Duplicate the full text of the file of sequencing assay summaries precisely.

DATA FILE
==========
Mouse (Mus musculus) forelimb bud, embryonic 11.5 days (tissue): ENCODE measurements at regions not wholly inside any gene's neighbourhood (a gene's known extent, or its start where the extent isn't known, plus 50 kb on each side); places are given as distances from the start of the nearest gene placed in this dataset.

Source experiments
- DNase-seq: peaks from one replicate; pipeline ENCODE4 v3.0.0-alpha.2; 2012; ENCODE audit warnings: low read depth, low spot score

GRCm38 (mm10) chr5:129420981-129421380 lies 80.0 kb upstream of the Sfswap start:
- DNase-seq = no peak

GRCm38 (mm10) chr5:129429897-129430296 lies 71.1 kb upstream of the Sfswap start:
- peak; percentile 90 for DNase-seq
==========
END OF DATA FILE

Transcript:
Mouse (Mus musculus) forelimb bud, embryonic 11.5 days (tissue): ENCODE measurements at regions not wholly inside any gene's neighbourhood (a gene's known extent, or its start where the extent isn't known, plus 50 kb on each side); places are given as distances from the start of the nearest gene placed in this dataset.

Source experiments
- DNase-seq: peaks from one replicate; pipeline ENCODE4 v3.0.0-alpha.2; 2012; ENCODE audit warnings: low read depth, low spot score

GRCm38 (mm10) chr5:129420981-129421380 lies 80.0 kb upstream of the Sfswap start:
- DNase-seq = no peak

GRCm38 (mm10) chr5:129429897-129430296 lies 71.1 kb upstream of the Sfswap start:
- peak; percentile 90 for DNase-seq